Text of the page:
BATON ROUGE, La. — Not to make sixth-year LSU outside linebacker Corey Thompson feel old, but one of his freshman teammates was Trai Turner. You know, the two-time Pro Bowl offensive lineman in his fourth year with the Carolina Panthers.
At the risk of making the 23-year-old Thompson feel even older, consider that another previous teammate was a member of the 2007 Tigers squad that won the national championship.
Former Tigers offensive lineman Josh Dworaczyk knows what Thompson is experiencing this season. In 2012, it was Dworaczyk who was granted a sixth year of eligibility by the NCAA because of a preseason injury before what was supposed to be his senior year.
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The similarities don’t end there. Both players were born in Missouri City, Texas, though Dworaczyk’s family moved to New Iberia, La., when he was a toddler. And like Thompson, Dworaczyk’s sixth-year contribution was thanks in part to a position change.
Dworaczyk and Thompson spoke to SEC Country about their roles as LSU’s elder statesmen.
‘I should be a doctor’
Dworaczyk, who works in the oil business these days, didn’t expect to peruse the 2017 LSU roster and see the name of a former teammate.
“I was kind of blown away,” said Dworaczyk, who will turn 28 next week. “I’m almost speechless that it takes two six-year seniors to span 2007-2017. That’s impressive, to say the least. I kind of did a double take.”
For Dworaczyk, the running gag is that he spent enough time in school to have attained a slightly higher level of education.
“The joke is that I should have a Ph.D.,” he said. “It wasn’t until I got injured that I realized I’d be there another year and a half. I should be a doctor.”
He’s not a doctor, but Dworaczyk knows he and Thompson have LSU’s medical and training staffs to thank for their ability to receive the NCAA’s sixth-year waiver and get back on the field. Dworaczyk was granted a sixth year after missing the 2011 season with a right knee injury.
“When you’re going through the rehab, they’re the ones who are like Mom and Dad,” Dworacyzk said. “As much time as you can spend with them, you’re with them. They’re the reason you see a sixth year. They go to the NCAA and get you that one year. For me and Corey, that’s all you’re praying about and hoping about that whole time.”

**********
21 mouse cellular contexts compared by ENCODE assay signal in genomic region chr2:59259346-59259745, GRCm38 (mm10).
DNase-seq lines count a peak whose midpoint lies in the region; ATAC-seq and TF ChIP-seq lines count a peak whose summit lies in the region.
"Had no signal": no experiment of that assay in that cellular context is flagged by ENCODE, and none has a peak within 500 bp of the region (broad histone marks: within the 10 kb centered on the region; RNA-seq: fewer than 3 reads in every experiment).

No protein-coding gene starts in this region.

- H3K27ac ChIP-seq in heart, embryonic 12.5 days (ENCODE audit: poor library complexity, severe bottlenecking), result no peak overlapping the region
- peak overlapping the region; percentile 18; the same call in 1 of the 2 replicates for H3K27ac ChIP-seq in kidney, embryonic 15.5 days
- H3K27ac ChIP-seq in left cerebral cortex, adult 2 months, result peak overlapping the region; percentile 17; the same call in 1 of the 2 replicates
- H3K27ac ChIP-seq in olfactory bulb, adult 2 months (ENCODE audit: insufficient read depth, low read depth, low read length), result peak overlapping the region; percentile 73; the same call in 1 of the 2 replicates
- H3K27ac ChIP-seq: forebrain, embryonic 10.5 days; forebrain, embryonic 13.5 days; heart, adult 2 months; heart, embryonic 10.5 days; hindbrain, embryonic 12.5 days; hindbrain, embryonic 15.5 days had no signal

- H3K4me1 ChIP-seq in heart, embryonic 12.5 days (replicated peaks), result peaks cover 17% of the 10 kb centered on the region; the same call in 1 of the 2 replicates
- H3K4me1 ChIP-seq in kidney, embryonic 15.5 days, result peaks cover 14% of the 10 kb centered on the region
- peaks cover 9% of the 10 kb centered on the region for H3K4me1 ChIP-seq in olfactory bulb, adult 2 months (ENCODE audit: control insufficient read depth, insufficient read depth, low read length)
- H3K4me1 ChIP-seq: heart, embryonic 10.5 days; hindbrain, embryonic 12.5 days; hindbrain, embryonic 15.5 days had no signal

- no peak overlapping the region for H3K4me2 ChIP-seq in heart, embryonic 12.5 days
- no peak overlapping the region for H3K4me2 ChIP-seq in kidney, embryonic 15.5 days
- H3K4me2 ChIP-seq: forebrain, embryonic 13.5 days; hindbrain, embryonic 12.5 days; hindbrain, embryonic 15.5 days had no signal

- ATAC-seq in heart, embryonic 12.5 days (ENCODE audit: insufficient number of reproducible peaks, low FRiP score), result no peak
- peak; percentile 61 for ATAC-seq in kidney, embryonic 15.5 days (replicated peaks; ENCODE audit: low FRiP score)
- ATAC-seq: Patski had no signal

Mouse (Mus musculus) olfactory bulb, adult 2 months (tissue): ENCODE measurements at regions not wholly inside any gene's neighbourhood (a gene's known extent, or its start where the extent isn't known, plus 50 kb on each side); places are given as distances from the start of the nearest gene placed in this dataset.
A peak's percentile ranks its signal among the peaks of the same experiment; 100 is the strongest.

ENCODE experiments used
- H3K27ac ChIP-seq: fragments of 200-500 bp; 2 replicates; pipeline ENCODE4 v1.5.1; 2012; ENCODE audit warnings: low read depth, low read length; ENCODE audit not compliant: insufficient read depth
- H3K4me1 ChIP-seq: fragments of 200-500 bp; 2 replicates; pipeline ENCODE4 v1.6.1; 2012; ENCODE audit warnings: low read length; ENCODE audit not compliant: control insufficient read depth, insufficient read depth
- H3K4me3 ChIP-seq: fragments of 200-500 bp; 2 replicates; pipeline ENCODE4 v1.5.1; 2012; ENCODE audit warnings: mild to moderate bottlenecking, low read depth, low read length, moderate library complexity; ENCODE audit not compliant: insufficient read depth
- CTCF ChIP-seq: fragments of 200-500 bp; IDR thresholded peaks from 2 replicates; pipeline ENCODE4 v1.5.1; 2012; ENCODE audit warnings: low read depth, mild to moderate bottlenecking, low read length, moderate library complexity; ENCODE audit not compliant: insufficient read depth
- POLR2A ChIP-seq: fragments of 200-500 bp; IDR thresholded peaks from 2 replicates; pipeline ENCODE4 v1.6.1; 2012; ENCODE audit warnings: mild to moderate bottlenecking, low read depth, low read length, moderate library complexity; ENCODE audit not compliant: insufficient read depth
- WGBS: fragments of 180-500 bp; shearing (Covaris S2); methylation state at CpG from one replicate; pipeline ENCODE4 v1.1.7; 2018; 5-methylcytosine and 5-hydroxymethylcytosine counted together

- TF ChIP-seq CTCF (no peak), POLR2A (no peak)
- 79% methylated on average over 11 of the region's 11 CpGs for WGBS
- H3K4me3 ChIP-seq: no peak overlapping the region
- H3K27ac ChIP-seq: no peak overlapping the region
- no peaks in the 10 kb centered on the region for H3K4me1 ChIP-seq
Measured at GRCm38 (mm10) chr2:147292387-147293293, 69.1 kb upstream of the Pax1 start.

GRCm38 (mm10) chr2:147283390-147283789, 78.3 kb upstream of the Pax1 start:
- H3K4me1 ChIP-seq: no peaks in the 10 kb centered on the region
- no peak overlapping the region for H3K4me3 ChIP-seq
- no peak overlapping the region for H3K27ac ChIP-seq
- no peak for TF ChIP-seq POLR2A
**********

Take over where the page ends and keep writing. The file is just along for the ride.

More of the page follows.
Dworaczyk described the wait for a sixth-year waiver as a difficult time.
“When you get hurt, it’s, ‘Not again.’ I can remember being on the table and [quarterback Zach] Mettenberger said, ‘You’re going to come back and block for me,’ ” Dworaczyk recalled. “I was just thinking ‘Poor me.’ It’s a lot of anxiety and anguish.”
New positions, new opportunities for LSU
Not surprisingly, Dworaczyk and Thompson didn’t know each other well in 2012. Sixth-year offensive linemen rarely hang out with freshman defensive backs. But Dworaczyk recalls his then-youthful teammate.
“I remember his recruitment more than anything,” Dworacyzk said. “You’re always excited about getting a guy from Texas. And, obviously, in the secondary, anyone who gets recruited is a tremendous athlete. … He’s quiet. Didn’t say a whole lot. He wasn’t trying to make a name for himself with his mouth, but his athletic ability.”
Dworaczyk opened his sixth year splitting time with La’el Collins at guard. Given Collins’ otherwordly talent, that arrangement probably wouldn’t have lasted long.
But when the Tigers lost left tackle Chris Faulk for the year with a right knee injury, Dworaczyk moved over to replace him and played well, notably against South Carolina standout defensive end Jadeveon Clowney.
Thompson is in a similar position. A defensive back from 2012-15, he moved to outside linebacker last year before he was lost for the season with a broken ankle in August camp.
Through the first two games of this season, the 6-foot-2, 228-pound Thompson looks totally comfortable as a linebacker. He leads the Tigers with 3.5 sacks despite being subbed out when the defense moves from the 3-4 to a nickel package.
“It keeps me motivated. When I’m out there, I have to make something happen,” Thompson said. “But it also gives me a chance to substitute and catch a breather.”
There might not be as many breathers moving forward. The Tigers likely will tweak their defensive scheme specifically to find ways to keep Thompson on the field.
“We have a new grouping that keeps Corey in the game,” LSU coach Ed Orgeron said. “And that’s what [defensive coordinator] Dave [Aranda] has worked on just for that reason.”
Just like Dworaczyk before him, Thompson is proving the value and importance of the experience level a sixth-year player can bring. They were in different places back then, but now there is a common bond.
“To be a sixth-year guy, you’ve got perseverance. You’ve got a check mark next to that,” Dworacyzk said. “The guys you came in with are gone. You’re the only one. You’re kind of bridging the gap between two generations of football teams.”